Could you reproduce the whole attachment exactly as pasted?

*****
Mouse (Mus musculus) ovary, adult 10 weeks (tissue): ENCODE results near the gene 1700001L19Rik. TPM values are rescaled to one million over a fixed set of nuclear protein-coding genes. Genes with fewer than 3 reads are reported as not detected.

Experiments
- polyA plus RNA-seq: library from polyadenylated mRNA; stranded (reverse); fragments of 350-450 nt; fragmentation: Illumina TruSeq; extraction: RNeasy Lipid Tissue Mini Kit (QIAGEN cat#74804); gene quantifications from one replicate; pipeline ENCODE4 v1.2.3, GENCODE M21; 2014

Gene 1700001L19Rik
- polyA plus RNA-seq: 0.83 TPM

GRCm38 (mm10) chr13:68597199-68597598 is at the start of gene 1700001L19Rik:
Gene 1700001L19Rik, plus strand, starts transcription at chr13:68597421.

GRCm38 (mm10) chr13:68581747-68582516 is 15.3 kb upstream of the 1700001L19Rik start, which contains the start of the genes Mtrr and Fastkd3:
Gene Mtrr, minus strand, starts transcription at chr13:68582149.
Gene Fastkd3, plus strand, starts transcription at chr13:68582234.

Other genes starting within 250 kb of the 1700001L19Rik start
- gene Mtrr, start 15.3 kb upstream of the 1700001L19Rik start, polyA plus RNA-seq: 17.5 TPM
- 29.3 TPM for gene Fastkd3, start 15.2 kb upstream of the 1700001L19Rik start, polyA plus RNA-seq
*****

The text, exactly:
Mouse (Mus musculus) ovary, adult 10 weeks (tissue): ENCODE results near the gene 1700001L19Rik. TPM values are rescaled to one million over a fixed set of nuclear protein-coding genes. Genes with fewer than 3 reads are reported as not detected.

Experiments
- polyA plus RNA-seq: library from polyadenylated mRNA; stranded (reverse); fragments of 350-450 nt; fragmentation: Illumina TruSeq; extraction: RNeasy Lipid Tissue Mini Kit (QIAGEN cat#74804); gene quantifications from one replicate; pipeline ENCODE4 v1.2.3, GENCODE M21; 2014

Gene 1700001L19Rik
- polyA plus RNA-seq: 0.83 TPM

GRCm38 (mm10) chr13:68597199-68597598 is at the start of gene 1700001L19Rik:
Gene 1700001L19Rik, plus strand, starts transcription at chr13:68597421.

GRCm38 (mm10) chr13:68581747-68582516 is 15.3 kb upstream of the 1700001L19Rik start, which contains the start of the genes Mtrr and Fastkd3:
Gene Mtrr, minus strand, starts transcription at chr13:68582149.
Gene Fastkd3, plus strand, starts transcription at chr13:68582234.

Other genes starting within 250 kb of the 1700001L19Rik start
- gene Mtrr, start 15.3 kb upstream of the 1700001L19Rik start, polyA plus RNA-seq: 17.5 TPM
- 29.3 TPM for gene Fastkd3, start 15.2 kb upstream of the 1700001L19Rik start, polyA plus RNA-seq